Tests on students aim for less stress
But the scheme to improve mental health on campus does have critics
The Ministry of Education will require selected universities to carry out psychological tests of new students in a pilot scheme aimed at improving the mental health of the mainland's university population.
The scheme, reported by the China Youth Daily on Sunday, is expected to begin in September.
Educators said the scheme was launched in response to the growing problem of stress among university students on the mainland.
'Nearly 80 per cent of colleges in Beijing have already set up psychological counselling clinics,' said Zhao Shaoyi, a doctor with the Beijing-based Dong Ming Counselling service.
Fan Fumin, a psychologist with Tsinghua University in Beijing, said in her experience, worries over studies, love and finding a job were the biggest causes of psychological problems among students.
'The level of care is insufficient. There is currently only one psychologist for every 2,000 to 3,000 college students,' Ms Fan added.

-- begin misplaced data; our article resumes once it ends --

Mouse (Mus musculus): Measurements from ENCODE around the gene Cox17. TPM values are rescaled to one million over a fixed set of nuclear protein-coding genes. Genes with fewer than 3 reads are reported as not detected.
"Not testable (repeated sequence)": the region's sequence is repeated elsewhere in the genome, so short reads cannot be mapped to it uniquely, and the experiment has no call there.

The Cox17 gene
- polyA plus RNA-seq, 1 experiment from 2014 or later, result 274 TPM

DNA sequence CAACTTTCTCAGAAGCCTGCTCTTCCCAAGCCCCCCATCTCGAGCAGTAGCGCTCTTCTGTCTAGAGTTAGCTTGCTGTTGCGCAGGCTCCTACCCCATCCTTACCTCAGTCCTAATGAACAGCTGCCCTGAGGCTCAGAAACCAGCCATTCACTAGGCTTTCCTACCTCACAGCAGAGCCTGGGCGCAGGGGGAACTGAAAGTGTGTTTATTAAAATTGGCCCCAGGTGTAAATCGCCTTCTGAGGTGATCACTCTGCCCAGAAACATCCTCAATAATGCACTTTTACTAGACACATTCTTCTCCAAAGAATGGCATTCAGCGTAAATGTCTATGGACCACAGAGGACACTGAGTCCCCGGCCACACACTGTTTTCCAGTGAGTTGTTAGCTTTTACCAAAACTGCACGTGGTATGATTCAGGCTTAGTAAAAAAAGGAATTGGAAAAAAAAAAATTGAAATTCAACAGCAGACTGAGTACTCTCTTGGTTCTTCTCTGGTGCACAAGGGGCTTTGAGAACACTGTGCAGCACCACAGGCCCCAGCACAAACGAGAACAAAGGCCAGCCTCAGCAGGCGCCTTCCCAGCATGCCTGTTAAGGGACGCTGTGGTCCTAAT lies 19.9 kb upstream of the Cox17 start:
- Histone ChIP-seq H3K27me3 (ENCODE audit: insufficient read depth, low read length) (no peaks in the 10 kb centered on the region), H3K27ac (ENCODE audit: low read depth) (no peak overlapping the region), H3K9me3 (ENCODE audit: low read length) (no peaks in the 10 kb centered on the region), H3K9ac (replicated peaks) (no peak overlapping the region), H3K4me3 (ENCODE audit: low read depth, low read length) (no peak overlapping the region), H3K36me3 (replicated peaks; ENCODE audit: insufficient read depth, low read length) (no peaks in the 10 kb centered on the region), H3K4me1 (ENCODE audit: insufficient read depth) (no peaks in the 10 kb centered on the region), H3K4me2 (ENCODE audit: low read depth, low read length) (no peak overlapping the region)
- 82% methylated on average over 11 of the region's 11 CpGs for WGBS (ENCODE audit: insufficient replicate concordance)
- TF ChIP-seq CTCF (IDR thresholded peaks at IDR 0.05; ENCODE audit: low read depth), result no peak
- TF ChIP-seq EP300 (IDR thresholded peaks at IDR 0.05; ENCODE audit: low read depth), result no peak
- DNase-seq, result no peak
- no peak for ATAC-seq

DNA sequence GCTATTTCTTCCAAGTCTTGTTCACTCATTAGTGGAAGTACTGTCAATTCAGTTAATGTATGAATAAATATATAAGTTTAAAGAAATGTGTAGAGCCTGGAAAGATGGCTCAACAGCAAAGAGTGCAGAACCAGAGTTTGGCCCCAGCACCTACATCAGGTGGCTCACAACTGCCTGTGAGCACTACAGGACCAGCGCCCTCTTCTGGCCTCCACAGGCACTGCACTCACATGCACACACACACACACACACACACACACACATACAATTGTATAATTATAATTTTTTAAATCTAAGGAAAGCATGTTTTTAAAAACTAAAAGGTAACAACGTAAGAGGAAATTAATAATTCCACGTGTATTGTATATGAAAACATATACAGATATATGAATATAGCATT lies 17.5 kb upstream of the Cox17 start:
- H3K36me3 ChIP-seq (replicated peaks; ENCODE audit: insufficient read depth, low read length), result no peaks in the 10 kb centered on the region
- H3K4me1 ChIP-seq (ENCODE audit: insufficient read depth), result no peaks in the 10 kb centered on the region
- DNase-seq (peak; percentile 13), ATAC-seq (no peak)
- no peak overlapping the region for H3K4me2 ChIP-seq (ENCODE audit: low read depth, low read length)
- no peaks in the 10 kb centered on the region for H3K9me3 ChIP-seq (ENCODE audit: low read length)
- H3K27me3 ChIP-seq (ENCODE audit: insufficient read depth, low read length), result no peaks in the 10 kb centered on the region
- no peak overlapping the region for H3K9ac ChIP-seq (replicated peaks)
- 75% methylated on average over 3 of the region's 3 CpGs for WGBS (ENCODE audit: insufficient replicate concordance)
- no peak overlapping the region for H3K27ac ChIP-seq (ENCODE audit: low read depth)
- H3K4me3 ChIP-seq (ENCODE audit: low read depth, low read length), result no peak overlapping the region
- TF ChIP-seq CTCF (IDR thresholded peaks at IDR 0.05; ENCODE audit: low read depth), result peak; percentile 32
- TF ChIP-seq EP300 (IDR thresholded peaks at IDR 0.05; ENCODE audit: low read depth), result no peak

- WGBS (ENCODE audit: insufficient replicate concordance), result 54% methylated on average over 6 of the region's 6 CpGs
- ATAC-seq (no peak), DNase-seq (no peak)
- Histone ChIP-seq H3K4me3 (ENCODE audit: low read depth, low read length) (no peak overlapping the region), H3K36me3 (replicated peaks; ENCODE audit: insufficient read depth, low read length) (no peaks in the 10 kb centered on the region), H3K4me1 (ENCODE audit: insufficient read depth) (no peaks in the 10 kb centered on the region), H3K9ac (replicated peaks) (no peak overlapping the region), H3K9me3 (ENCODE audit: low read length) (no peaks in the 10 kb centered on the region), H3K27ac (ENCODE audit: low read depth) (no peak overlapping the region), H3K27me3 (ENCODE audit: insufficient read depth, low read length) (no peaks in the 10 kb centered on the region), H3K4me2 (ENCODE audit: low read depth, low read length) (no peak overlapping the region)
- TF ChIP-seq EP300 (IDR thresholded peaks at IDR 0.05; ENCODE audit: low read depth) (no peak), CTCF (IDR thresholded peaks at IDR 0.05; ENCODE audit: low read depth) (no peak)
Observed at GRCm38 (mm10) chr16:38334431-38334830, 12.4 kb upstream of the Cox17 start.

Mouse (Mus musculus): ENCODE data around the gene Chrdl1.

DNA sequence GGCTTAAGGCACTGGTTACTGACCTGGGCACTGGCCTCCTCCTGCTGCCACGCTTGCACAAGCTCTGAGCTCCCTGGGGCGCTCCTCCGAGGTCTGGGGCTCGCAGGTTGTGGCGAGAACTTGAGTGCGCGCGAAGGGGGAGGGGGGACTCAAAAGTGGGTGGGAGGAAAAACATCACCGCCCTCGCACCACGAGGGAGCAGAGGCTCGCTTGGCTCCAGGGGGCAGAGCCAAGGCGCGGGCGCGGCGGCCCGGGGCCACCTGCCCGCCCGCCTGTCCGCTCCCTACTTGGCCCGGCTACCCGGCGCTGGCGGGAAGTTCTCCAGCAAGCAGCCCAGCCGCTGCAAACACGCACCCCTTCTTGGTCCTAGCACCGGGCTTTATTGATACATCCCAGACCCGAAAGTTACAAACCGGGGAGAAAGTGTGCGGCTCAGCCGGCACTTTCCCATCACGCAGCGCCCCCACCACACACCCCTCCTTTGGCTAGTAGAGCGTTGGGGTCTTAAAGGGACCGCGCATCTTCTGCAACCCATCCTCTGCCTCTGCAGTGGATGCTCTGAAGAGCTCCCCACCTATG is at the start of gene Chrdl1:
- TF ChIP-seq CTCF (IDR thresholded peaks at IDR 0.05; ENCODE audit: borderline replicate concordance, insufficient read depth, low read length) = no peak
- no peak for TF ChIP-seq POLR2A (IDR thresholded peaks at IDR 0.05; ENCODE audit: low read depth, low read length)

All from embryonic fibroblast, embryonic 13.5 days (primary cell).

Liu Ming, a psychologist with the China Association for Mental Health, applauded the scheme but warned: 'The test should be standardised and the results must be confidential.'
Others have criticised it for eroding students' civil liberties and for treating the symptoms and not the root cause of the problem.
'I would refuse to take the test if I could. The testing would be an infringement of my privacy,' said Zhao Danfeng, a college student from Harbin.
Many feel that students start to feel pressured long before they enrol in university.
Zheng Richang, a Beijing Normal University professor, said: 'From primary school to university, all Chinese students are pressured. Not only do they have to pass a lot of examinations, but their schools and families are too strict with them.'
The Nanjing Zhonghua Secondary School in Jiangsu province has announced that in September it will open a 'relief room' where students can vent their frustrations on punching bags and rubber mannequins. But professor Zheng believes such measures are not a permanent cure.
'The only way to lessen the pressure on students is to reduce the school work, criticism and blame piled upon them as well as to change the non-democratic atmosphere of the campus,' he said.
Additional reporting by Alice Yan